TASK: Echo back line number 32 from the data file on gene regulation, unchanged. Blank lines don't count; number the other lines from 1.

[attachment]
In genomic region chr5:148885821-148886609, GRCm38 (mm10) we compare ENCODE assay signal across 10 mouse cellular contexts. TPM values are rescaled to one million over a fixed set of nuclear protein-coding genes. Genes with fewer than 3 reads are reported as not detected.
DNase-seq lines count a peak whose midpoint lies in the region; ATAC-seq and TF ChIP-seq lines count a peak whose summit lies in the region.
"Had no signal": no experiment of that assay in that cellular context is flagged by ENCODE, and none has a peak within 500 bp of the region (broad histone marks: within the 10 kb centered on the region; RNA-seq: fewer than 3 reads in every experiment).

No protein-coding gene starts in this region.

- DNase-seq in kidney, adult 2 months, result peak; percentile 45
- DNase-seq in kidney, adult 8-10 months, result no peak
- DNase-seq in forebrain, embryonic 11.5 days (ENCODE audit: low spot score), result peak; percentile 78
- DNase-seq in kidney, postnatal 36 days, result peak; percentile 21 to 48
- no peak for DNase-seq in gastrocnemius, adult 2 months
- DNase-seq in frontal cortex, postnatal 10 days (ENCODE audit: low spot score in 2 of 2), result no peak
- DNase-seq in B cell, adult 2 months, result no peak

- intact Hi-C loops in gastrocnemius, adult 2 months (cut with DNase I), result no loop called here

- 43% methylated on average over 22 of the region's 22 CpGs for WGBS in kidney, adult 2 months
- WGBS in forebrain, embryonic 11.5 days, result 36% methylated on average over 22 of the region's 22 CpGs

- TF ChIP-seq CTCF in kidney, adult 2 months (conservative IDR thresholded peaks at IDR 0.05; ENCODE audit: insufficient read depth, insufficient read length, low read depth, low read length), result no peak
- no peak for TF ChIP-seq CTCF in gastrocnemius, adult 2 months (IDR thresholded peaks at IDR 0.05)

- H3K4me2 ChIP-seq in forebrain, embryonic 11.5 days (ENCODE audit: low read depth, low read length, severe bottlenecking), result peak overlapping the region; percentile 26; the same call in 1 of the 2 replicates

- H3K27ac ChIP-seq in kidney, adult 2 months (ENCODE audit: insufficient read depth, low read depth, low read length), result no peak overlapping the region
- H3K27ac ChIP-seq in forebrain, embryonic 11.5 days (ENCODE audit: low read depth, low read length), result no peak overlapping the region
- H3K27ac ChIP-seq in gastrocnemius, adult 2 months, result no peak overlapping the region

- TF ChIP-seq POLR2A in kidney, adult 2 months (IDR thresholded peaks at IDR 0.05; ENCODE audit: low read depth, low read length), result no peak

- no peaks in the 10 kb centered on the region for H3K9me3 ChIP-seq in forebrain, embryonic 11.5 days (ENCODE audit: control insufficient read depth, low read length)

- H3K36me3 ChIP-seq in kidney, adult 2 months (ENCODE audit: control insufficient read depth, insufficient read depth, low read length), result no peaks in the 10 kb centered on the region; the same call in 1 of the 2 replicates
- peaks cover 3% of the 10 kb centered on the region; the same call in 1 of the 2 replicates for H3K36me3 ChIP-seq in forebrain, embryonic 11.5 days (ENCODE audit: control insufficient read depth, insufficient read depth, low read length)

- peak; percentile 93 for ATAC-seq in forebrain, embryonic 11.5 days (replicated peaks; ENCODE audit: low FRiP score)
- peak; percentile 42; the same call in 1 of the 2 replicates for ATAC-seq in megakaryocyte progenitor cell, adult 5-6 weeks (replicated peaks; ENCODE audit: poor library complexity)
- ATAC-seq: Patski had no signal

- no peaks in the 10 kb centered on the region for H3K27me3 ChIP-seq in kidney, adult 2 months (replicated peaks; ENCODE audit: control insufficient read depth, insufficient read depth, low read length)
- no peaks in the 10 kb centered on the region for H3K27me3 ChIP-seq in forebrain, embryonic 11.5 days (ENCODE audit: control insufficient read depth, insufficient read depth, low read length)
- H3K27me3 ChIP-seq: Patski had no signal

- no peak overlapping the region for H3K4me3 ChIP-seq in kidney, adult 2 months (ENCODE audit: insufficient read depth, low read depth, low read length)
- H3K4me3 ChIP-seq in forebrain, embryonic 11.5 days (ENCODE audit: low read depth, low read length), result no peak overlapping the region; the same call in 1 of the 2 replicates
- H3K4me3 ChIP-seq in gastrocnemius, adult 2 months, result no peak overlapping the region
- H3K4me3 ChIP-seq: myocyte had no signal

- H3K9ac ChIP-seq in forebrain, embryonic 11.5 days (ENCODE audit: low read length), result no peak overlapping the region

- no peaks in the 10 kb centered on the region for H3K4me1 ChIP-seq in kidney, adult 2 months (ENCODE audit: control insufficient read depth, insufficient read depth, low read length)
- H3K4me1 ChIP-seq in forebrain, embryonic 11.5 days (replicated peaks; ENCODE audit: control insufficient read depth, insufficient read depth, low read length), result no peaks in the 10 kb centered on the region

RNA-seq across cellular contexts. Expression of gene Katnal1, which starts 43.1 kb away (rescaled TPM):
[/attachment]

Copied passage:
- H3K4me3 ChIP-seq in forebrain, embryonic 11.5 days (ENCODE audit: low read depth, low read length), result no peak overlapping the region; the same call in 1 of the 2 replicates